> To me the separation seems to between .net programmers of the
> type that wouldn't consider letting their job interfere with
> their leisure time by reading development books and blogs,
> and taking part in mailing lists and user groups, or
> programming at home, and those that do who are also likely to
> follow most alt.net principles and practices (even if they
> haven't heard of alt.net)
I used to make that separation. Well, I still do, but without
the implied value judgement. IMO, folks have a right to a
life outside of the development world and the vast majority
of professional programmers don't live and breathe it the
way some of us do. Those folks need to be reached as well.
I did a gig a while back with a bunch of mainframe COBOL guys,
helping to re-invent agile techniques for their environment.
Most of them had families and wanted to go home to them at
the end of the day. But during the day, they wanted to learn
new things and do the best job possible. I respect their
choice - maybe it makes more sense than it does for me to be
typing this note in the wee hours of the morning. :-)
I think there is room for folks like that - there as to be,
since they seem to be the majority. We just have to figure
out how to reach them.
> I don't live near a user group, but I attended a .net Open
> Space recently, (after hearing about it on an alt.net mailing
> list). I was a bit worried that it wasn't specifically an
> alt.net thing, but that was because they didn't want to
> narrow the focus too much. It turns out that every session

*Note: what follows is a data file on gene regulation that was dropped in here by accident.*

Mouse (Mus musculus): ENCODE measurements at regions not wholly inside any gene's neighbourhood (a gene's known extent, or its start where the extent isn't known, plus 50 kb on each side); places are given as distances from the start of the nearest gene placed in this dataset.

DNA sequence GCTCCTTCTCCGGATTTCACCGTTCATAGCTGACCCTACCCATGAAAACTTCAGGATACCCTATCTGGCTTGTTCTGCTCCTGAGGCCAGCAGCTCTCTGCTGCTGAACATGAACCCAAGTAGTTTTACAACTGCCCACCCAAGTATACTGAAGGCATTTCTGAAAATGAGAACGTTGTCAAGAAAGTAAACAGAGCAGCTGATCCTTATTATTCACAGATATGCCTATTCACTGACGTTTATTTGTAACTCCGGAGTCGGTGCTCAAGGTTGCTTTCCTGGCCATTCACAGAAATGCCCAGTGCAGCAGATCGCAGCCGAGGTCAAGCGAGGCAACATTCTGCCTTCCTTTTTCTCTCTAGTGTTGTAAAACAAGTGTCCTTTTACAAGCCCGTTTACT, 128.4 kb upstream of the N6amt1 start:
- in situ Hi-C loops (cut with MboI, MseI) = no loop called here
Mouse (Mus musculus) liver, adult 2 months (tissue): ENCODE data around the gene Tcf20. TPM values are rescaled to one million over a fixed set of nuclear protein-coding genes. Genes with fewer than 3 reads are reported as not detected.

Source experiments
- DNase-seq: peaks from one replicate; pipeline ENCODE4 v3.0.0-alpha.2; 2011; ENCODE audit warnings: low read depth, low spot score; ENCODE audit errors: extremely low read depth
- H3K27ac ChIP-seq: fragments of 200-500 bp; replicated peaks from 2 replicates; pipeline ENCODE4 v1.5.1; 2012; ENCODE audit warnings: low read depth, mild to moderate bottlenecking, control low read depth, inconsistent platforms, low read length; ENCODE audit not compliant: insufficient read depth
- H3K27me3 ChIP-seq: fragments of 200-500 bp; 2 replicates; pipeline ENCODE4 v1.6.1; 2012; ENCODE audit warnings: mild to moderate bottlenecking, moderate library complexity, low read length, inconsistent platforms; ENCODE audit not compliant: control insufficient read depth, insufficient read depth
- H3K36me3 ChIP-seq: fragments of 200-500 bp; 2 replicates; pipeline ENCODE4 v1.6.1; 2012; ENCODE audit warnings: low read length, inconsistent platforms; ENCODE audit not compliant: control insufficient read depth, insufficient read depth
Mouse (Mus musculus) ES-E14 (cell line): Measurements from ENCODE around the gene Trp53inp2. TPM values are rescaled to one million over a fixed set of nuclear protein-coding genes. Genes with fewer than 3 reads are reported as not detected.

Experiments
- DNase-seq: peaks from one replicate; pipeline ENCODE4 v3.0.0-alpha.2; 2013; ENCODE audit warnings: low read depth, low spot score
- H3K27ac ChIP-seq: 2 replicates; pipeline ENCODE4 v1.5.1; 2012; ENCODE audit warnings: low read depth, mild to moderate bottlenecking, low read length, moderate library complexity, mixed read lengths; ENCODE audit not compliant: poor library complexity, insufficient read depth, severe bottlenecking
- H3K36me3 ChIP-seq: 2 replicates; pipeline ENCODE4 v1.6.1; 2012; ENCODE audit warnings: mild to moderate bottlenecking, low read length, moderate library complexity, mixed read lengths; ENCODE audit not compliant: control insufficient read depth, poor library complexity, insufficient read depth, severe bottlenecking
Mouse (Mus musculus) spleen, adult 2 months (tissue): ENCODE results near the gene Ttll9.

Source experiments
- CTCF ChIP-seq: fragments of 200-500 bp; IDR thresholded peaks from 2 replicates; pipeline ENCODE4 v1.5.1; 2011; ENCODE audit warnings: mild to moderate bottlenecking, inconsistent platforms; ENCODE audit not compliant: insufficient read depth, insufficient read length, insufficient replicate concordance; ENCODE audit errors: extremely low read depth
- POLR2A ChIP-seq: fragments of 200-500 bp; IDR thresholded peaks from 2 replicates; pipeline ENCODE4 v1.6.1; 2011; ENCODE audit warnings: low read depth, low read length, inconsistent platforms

> was more or less about alt.net (or agile) topics. I even
> encountered people using nhibernate, TDD, continuous
> integration etc, but hadn't heard of alt.net.
Well, I was doing those things before I ever heard of alt.net,
and so were the guys who invented the term. :-)
> Maybe you could attend these .net user groups, as if they
> were alt.net groups, and see what happens.
I'm pretty sure you can, but if the meetings all have
scheduled speakers - as most I've seen did - then you
might have to become a speaker to be heard. :-)
> Colin Jack wrote:
> > In general I definitely think you and Cory have a point on
> > focusses. As an example I plan to go to the next meeting of
> the local
> > Ruby user group but I haven't ever considered going to the
> normal .NET
> > group.
> > Ultimately this is because I'm hoping the discussions at the Ruby
> > group will be more interesting to someone with my views,
> but I realize
> > that its not the attitude you'd need if you were aiming to
> be a part
> > of an effort to spread ALT.NET ideas to the rest of the .NET
> > community.
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